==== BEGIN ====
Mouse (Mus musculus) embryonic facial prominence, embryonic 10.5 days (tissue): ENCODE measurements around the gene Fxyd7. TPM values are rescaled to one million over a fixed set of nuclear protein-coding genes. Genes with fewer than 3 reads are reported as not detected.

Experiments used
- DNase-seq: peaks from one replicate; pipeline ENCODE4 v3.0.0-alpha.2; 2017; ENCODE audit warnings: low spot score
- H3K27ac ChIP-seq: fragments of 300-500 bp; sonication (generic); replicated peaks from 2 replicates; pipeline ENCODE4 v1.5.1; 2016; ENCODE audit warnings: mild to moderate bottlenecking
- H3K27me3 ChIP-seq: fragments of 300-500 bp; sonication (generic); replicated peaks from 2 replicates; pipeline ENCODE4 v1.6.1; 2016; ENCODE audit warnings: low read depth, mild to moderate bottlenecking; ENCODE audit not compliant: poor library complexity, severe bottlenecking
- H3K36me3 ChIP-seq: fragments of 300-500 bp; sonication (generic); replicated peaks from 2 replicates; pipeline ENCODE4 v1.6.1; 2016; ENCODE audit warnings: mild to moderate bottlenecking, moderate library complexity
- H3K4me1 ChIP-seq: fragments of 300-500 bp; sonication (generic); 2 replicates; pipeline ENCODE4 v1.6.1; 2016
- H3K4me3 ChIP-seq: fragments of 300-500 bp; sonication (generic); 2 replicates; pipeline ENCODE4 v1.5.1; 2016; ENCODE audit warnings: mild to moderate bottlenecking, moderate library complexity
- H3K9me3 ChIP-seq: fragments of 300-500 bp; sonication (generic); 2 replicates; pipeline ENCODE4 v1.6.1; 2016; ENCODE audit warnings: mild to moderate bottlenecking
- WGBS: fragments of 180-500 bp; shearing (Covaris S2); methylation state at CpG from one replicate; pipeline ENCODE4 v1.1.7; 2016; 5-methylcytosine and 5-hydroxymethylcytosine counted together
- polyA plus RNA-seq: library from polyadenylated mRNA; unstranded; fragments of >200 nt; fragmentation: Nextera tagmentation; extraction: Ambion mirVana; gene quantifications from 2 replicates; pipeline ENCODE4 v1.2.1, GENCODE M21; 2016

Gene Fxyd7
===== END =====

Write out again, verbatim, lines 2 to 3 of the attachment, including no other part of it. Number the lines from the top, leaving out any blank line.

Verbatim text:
Experiments used
- DNase-seq: peaks from one replicate; pipeline ENCODE4 v3.0.0-alpha.2; 2017; ENCODE audit warnings: low spot score